Struggling Australian carrier Qantas on Thursday announced a major global alliance with Emirates that will involve moving its hub for European flights to Dubai from Singapore.
The 10-year tie-up, described as a “momentous day” in global aviation, is part of Qantas’s drive to turn around its fortunes after posting its first annual loss since privatization in 1995 last month.
Subject to regulatory approval, it goes beyond code sharing to include coordinated pricing, sales and scheduling and a benefit-sharing model, although neither airline will take equity in the other.
The alliance prompted Qantas and International Airlines Group, which includes British Airways, to terminate their partnership which has spanned nearly two decades.
“This agreement represents a step-change for the aviation industry,” said Qantas chief Alan Joyce.
“It is far bigger than a code share. Or even a joint services agreement. This is the biggest arrangement Qantas has ever entered into with another airline.
“There will be considerable benefits for the broader economy as we collaborate with industry to drive more inbound trade and tourism,” he added.
Under the deal, Qantas will fly daily A380 services from both Sydney and Melbourne to London via Dubai. Between the two airlines there will be 98 weekly services between Australia and Dubai.
It also means Qantas will be the only other airline operating to Terminal 3 and the new purpose-built A380 concourse at Dubai International Airport.
The carriers will also coordinate their services between Australia and New Zealand and between Australia and Southeast Asia.
For Emirates customers, it will open up Qantas’s Australian domestic network of more than 50 destinations and nearly 5,000 flights per week.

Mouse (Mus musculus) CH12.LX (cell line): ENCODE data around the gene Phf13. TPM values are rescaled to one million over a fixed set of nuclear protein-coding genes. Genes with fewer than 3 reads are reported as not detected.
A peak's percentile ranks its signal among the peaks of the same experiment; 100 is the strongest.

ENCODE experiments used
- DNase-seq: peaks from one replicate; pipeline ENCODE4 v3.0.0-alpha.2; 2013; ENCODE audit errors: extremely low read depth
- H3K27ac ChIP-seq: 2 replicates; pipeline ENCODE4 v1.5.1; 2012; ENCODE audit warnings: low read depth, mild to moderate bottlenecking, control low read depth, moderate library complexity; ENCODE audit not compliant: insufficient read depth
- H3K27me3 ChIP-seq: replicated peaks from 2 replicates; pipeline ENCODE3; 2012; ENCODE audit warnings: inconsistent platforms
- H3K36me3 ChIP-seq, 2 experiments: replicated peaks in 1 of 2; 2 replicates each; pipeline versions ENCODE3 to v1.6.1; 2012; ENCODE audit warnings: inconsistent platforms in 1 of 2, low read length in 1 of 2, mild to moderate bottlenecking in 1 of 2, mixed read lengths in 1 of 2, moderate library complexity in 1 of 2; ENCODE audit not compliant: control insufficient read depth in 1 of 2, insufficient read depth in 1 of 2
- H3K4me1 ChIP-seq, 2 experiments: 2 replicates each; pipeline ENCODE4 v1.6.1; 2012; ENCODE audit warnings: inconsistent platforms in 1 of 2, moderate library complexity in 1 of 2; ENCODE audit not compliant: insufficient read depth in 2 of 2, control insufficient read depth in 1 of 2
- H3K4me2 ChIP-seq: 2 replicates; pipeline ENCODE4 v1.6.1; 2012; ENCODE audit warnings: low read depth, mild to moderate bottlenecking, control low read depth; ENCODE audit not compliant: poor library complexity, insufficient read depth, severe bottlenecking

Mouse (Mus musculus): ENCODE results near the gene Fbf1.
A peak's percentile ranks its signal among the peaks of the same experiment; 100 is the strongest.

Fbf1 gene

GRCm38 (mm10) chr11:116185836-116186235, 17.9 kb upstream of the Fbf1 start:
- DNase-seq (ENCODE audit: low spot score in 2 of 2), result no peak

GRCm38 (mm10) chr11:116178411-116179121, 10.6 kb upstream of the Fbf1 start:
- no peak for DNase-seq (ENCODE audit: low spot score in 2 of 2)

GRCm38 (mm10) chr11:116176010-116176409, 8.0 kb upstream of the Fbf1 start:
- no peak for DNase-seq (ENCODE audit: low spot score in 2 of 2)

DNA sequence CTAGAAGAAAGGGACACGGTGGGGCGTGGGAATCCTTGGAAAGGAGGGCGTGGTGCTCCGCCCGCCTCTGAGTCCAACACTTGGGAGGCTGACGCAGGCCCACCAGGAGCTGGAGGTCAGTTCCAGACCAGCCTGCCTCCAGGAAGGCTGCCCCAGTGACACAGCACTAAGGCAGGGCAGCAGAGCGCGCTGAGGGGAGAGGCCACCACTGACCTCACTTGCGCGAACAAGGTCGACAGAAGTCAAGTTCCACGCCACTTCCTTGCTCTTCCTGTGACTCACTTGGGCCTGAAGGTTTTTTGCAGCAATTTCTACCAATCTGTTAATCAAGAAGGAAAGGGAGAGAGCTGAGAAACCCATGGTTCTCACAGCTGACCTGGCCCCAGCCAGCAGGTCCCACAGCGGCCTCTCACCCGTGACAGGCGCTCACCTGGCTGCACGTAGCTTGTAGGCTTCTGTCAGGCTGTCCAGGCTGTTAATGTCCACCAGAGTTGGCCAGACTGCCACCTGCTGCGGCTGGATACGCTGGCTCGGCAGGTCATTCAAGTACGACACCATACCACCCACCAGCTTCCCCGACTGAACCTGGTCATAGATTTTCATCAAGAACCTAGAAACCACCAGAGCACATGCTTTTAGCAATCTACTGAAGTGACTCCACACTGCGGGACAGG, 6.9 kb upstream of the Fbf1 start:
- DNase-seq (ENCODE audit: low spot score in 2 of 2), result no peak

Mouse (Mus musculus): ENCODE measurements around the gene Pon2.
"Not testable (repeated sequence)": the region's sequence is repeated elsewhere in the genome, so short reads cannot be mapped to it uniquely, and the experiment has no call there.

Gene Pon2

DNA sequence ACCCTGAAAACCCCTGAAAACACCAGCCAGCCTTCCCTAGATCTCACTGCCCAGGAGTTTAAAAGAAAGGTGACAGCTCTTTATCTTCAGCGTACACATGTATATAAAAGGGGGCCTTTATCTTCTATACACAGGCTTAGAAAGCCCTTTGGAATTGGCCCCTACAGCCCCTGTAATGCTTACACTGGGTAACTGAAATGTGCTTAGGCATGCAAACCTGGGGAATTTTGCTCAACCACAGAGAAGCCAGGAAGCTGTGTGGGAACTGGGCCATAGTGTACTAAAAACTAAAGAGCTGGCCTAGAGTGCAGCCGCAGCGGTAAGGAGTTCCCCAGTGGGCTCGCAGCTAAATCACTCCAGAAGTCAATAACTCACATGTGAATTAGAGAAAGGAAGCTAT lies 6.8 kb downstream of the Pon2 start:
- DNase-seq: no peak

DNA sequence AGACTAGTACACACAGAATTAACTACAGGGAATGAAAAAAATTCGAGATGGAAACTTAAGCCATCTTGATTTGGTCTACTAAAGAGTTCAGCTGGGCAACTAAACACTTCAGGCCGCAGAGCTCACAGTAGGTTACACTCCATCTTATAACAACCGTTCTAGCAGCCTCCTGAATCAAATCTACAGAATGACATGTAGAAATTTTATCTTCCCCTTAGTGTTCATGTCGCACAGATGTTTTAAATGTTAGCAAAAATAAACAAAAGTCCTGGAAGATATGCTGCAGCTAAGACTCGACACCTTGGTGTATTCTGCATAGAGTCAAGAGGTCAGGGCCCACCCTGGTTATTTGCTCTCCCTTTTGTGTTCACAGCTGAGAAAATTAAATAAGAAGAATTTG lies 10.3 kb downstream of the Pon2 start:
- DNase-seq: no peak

“This is a momentous day in international aviation and exciting to be part of,” said Emirates chief Tim Clark.
“The time was right to develop a long-term partnership with Qantas, the iconic Australian airline.
“By establishing this partnership we are providing our passengers with additional connectivity in Australia and the region, the ability to utilize reciprocal frequent flyer benefits and access to premium lounges and travel experiences.”
The arrangement, which requires approval from Australian regulators, is expected to start in April 2013 and is seen as pivotal to the future of Qantas.
The Australian carrier makes good money on its domestic routes but has been dragged down by its loss-making international operations.
Last month, it announced a net loss of Aus$244 million ($248 million), a half-billion-dollar reverse from a net profit of Aus$250 million in the previous 12 months.
It also cancelled orders for 35 Boeing jets as high fuel costs and industrial action hammered its bottom line.